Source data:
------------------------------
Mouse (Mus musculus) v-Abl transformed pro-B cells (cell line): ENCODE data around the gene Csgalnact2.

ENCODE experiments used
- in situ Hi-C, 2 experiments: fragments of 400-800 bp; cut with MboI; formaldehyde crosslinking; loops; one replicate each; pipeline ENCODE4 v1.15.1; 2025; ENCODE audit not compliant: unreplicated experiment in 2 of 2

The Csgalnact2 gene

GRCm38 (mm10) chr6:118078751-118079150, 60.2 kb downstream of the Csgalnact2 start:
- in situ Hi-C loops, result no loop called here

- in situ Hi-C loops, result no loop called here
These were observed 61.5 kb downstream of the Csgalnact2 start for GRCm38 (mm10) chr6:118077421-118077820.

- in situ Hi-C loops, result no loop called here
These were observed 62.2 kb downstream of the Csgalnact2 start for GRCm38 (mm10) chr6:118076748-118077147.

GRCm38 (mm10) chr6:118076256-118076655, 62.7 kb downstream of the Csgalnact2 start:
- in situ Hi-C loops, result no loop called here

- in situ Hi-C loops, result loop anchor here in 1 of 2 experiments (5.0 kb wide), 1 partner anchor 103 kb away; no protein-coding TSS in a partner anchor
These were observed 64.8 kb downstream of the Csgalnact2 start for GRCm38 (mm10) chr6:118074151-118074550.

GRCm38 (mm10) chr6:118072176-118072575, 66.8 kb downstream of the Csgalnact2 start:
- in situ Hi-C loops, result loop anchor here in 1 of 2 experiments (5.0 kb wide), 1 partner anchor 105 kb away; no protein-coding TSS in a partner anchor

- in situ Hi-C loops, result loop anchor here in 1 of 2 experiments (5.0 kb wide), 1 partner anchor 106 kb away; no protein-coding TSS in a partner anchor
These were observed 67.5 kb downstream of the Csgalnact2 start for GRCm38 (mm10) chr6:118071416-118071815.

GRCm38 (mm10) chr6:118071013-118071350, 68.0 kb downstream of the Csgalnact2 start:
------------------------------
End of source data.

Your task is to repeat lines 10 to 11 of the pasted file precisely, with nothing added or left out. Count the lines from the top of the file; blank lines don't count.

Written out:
These were observed 62.2 kb downstream of the Csgalnact2 start for GRCm38 (mm10) chr6:118076748-118077147.

GRCm38 (mm10) chr6:118076256-118076655, 62.7 kb downstream of the Csgalnact2 start: